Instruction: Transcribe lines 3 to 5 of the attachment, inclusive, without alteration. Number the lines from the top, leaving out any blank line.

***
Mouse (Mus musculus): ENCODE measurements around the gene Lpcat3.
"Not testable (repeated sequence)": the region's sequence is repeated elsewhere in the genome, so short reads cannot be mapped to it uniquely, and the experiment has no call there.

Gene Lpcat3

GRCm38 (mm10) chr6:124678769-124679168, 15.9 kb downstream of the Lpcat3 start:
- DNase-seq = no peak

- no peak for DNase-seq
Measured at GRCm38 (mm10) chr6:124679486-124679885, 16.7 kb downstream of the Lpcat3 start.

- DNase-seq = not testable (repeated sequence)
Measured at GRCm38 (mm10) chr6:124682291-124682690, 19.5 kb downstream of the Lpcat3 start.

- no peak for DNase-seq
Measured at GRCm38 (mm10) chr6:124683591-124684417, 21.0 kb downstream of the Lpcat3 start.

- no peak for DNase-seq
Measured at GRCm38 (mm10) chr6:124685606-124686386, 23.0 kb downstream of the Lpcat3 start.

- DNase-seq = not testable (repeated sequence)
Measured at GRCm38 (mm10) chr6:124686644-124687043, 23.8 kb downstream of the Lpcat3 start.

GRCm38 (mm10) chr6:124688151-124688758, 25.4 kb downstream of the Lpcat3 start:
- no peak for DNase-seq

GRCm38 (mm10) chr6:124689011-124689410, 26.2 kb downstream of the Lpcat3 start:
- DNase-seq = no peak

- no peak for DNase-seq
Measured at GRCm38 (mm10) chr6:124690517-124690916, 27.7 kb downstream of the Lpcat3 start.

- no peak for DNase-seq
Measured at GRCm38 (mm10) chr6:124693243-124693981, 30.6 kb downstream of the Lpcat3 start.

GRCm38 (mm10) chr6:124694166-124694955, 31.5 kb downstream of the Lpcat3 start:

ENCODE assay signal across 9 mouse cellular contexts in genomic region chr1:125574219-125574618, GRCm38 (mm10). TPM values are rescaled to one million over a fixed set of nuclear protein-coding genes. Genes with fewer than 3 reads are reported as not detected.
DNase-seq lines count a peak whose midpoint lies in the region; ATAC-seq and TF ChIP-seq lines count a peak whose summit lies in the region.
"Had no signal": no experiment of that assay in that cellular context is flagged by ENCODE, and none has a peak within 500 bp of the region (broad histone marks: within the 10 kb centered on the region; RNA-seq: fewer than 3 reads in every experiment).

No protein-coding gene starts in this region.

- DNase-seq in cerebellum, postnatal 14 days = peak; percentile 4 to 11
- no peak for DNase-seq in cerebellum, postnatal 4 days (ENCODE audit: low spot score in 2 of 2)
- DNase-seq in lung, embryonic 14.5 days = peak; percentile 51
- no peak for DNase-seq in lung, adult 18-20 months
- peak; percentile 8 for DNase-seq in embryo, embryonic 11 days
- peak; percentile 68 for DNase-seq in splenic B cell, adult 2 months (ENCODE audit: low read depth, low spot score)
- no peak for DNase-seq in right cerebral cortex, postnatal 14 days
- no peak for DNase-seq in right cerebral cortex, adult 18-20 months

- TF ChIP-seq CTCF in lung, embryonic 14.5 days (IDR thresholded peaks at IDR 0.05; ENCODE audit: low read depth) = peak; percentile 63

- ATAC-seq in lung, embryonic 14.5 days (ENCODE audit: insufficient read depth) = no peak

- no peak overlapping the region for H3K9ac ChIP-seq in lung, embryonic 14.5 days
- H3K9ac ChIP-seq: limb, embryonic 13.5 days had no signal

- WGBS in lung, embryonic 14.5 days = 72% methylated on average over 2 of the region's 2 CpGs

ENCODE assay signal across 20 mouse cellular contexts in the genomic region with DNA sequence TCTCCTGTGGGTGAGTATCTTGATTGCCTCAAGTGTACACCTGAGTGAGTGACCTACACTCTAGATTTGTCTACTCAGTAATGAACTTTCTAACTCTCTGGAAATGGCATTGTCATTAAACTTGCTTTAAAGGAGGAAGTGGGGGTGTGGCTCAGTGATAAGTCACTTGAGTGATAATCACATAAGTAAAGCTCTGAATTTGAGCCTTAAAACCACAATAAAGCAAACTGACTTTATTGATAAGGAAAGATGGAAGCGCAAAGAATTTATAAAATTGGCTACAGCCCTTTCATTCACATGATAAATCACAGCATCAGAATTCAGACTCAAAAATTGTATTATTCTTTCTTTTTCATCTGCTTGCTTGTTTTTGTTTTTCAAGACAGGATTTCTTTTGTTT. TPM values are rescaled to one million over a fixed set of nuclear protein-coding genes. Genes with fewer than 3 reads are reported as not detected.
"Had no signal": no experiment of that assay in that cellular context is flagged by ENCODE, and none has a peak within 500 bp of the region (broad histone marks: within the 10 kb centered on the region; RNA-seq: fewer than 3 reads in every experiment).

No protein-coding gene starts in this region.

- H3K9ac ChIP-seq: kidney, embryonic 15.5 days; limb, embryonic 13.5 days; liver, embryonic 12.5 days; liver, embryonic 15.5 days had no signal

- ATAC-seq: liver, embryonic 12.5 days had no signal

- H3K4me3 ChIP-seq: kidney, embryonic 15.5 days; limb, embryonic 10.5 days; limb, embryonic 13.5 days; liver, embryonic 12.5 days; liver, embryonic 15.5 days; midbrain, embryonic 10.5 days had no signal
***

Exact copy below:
Gene Lpcat3

GRCm38 (mm10) chr6:124678769-124679168, 15.9 kb downstream of the Lpcat3 start:
- DNase-seq = no peak